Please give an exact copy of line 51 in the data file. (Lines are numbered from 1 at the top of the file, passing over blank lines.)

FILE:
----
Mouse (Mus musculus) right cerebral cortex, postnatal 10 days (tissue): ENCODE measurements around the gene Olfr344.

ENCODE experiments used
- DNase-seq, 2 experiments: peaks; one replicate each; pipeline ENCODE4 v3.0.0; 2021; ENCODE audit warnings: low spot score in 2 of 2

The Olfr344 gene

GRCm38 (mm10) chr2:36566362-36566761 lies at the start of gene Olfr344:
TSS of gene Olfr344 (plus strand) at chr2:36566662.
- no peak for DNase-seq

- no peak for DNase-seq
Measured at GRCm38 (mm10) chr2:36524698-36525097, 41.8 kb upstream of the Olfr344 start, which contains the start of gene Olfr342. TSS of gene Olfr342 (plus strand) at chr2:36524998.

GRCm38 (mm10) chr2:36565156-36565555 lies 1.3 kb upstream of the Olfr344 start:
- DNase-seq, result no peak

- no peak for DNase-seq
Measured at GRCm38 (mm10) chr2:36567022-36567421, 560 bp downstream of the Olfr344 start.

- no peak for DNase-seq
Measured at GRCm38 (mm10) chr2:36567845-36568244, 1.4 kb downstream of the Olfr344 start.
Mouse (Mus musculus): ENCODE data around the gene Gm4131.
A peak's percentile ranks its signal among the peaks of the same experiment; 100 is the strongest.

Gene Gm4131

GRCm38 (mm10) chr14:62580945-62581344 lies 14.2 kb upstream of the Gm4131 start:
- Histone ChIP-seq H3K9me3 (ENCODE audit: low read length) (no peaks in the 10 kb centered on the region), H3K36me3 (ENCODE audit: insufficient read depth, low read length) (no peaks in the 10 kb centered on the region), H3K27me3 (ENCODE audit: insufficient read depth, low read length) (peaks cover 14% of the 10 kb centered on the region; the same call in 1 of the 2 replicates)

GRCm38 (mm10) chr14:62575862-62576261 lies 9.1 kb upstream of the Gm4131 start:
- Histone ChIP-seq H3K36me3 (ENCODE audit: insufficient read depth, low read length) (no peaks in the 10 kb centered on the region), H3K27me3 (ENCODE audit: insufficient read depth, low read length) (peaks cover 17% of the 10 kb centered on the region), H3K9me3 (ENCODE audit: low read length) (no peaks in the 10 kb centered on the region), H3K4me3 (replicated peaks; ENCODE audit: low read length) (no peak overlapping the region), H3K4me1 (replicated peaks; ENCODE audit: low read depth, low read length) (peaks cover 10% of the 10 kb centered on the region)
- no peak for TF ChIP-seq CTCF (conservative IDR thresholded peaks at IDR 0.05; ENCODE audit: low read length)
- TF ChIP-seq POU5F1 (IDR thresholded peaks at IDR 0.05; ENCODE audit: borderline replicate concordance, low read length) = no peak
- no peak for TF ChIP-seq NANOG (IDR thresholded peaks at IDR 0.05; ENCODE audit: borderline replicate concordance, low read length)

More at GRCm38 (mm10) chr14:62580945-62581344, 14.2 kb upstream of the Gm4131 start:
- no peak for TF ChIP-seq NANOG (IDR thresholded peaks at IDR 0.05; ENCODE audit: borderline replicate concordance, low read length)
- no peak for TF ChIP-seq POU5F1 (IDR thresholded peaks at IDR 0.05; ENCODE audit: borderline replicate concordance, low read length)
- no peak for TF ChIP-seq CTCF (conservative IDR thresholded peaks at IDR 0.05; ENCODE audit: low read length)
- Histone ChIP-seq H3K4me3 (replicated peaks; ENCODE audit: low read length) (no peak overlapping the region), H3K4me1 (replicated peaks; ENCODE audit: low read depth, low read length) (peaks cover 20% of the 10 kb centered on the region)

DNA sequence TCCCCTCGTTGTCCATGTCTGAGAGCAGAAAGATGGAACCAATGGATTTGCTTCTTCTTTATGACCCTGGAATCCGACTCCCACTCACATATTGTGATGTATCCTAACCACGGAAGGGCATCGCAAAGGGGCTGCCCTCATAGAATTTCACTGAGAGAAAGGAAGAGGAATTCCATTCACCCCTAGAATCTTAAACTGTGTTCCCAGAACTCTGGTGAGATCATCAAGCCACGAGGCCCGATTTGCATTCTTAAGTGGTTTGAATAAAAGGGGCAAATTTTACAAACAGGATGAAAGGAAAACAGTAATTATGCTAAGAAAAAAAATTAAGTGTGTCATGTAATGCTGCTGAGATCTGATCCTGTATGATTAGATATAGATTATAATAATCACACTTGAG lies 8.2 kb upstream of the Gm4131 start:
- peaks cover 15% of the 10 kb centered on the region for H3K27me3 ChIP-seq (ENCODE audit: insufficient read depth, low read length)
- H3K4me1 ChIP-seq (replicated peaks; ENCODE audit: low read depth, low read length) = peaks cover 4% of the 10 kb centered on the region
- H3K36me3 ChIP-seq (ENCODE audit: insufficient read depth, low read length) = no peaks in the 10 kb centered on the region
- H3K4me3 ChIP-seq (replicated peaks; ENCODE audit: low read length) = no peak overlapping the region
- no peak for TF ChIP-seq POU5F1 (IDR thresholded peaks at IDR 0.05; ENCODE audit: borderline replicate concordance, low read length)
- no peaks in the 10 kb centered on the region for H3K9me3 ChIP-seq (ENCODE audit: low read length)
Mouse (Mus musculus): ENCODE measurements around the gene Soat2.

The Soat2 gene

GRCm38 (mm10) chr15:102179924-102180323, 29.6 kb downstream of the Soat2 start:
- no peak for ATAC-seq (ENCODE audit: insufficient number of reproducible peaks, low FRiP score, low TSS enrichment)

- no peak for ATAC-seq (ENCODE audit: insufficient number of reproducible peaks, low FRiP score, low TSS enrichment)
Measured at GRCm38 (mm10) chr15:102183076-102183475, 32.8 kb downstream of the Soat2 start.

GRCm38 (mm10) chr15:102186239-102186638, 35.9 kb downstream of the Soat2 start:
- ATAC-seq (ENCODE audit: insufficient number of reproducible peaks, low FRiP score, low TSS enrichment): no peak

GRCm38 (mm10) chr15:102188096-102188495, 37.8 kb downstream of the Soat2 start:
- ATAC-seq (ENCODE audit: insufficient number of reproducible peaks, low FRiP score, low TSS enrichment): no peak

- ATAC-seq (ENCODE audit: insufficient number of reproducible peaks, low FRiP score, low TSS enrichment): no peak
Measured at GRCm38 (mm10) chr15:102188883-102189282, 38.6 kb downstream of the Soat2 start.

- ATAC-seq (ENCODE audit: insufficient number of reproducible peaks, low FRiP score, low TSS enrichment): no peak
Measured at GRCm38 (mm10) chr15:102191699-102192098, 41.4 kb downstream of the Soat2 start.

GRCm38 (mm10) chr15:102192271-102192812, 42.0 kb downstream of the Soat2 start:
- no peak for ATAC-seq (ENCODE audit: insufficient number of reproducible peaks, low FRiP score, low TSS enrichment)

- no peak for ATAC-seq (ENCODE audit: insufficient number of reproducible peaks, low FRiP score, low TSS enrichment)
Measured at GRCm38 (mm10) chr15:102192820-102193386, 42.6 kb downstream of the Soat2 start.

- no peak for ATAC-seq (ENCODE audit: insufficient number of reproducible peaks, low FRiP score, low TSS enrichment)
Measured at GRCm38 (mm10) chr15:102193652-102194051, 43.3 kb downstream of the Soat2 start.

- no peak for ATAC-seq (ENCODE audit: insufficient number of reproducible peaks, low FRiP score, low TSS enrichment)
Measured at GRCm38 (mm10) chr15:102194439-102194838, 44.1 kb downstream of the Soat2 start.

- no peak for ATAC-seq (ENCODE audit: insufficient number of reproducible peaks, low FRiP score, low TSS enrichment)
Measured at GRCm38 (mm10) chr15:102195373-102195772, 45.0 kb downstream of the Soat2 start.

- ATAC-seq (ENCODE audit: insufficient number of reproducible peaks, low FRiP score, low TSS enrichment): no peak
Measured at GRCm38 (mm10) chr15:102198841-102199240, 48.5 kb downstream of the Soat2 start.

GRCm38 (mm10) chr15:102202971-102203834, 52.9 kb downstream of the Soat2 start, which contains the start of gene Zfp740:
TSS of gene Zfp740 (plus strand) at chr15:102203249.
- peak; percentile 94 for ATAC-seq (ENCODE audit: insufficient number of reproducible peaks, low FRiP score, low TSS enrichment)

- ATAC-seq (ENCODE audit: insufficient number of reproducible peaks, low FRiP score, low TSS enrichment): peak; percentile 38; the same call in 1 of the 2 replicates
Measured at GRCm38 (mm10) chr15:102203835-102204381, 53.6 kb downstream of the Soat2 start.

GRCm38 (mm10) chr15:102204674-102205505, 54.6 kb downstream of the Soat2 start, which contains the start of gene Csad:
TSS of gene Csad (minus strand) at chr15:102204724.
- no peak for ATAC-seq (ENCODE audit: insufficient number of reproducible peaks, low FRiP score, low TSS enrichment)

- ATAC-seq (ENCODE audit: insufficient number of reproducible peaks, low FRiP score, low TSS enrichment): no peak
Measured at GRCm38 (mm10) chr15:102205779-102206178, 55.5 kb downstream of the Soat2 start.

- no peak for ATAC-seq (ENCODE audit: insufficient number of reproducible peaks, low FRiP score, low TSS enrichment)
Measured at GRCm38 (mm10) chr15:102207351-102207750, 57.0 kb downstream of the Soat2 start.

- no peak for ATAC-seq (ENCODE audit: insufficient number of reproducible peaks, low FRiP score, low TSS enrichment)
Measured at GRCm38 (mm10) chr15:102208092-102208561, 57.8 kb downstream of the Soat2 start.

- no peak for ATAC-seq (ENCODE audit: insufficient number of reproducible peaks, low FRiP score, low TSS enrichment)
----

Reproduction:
Measured at GRCm38 (mm10) chr15:102191699-102192098, 41.4 kb downstream of the Soat2 start.